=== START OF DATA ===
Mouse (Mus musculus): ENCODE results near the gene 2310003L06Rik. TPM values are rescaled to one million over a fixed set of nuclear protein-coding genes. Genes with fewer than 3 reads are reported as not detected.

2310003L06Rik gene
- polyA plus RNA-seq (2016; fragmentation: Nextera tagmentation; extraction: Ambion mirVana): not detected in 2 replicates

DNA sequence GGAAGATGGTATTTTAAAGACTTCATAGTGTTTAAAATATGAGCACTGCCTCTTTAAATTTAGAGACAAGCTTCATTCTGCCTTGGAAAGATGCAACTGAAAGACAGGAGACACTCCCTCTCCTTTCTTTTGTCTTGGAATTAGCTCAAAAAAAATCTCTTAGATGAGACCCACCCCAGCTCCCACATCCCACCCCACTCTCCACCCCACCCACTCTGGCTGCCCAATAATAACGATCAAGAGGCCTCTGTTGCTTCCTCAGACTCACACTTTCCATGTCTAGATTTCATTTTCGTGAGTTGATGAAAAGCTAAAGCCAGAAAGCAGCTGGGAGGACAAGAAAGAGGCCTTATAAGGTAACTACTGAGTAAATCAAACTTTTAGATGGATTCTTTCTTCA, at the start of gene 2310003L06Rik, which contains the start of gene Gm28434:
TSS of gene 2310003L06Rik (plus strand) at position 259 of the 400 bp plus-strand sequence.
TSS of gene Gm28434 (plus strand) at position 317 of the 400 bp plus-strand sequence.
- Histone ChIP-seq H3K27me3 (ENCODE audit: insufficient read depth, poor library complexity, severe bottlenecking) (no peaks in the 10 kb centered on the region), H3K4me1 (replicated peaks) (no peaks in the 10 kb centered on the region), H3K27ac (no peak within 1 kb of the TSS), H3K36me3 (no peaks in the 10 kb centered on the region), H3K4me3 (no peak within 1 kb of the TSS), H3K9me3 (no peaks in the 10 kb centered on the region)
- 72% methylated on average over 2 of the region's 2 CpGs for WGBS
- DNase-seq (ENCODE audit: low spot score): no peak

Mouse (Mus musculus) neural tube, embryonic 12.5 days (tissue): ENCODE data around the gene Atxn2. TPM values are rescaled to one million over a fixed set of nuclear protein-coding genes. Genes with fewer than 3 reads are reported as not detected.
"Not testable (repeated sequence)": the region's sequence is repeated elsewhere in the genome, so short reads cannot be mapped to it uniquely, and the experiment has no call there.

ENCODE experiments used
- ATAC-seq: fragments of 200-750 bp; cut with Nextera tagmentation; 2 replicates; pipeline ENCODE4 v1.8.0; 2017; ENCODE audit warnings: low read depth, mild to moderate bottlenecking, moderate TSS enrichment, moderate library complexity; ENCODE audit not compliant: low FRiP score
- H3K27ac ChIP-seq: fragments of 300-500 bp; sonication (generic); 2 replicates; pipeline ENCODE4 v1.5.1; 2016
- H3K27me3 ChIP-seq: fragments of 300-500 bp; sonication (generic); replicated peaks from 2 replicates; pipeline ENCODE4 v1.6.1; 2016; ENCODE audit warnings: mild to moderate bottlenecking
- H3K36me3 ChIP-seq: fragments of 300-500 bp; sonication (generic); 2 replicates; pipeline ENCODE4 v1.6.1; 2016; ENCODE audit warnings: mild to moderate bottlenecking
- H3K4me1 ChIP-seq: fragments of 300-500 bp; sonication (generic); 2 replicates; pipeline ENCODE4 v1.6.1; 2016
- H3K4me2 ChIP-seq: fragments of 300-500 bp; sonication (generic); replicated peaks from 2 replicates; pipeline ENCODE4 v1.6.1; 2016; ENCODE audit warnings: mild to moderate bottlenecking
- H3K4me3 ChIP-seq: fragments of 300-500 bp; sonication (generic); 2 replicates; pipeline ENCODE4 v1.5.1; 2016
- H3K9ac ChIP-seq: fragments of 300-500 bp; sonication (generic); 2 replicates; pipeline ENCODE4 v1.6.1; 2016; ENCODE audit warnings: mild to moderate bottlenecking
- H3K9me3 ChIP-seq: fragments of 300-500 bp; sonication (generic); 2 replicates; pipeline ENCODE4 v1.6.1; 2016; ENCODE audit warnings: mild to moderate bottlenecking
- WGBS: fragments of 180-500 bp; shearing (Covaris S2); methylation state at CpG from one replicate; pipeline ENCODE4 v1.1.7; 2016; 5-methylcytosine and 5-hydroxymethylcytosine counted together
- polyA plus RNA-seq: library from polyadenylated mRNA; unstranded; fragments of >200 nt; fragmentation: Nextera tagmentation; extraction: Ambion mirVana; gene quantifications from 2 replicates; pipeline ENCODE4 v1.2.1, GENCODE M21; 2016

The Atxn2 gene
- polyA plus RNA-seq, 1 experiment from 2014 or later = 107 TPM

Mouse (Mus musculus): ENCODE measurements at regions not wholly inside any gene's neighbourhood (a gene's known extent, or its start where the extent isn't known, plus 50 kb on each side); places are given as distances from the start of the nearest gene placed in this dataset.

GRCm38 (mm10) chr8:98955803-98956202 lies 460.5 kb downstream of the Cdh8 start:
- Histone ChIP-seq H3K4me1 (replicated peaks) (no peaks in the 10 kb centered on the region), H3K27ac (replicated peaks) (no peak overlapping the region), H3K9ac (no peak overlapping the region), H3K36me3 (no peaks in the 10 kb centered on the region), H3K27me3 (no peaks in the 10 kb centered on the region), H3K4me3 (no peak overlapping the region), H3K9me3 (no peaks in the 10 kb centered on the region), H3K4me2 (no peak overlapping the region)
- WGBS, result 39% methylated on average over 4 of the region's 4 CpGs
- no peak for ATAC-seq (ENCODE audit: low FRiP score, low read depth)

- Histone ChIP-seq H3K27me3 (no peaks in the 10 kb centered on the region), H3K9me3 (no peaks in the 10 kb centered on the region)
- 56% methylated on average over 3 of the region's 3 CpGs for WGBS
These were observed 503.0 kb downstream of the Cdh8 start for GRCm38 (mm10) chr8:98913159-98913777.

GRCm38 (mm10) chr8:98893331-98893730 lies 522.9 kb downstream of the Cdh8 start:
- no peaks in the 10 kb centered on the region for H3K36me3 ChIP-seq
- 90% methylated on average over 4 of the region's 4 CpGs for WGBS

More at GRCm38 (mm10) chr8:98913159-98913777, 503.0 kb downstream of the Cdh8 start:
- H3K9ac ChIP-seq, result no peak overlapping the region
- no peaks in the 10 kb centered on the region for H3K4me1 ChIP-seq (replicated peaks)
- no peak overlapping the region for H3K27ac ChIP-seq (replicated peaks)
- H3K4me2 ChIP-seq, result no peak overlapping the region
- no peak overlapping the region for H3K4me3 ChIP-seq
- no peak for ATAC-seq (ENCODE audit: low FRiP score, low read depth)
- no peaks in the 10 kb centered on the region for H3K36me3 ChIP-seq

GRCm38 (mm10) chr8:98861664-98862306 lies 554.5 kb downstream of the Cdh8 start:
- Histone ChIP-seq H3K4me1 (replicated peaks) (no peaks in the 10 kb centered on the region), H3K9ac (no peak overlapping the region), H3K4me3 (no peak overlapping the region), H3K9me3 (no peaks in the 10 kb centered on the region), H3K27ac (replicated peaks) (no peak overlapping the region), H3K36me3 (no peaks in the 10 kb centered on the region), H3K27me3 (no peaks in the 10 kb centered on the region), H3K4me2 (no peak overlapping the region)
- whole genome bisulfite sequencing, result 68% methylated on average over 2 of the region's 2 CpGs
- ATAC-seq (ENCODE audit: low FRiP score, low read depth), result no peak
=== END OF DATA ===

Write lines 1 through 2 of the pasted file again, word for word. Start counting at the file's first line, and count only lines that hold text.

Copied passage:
Mouse (Mus musculus): ENCODE results near the gene 2310003L06Rik. TPM values are rescaled to one million over a fixed set of nuclear protein-coding genes. Genes with fewer than 3 reads are reported as not detected.

2310003L06Rik gene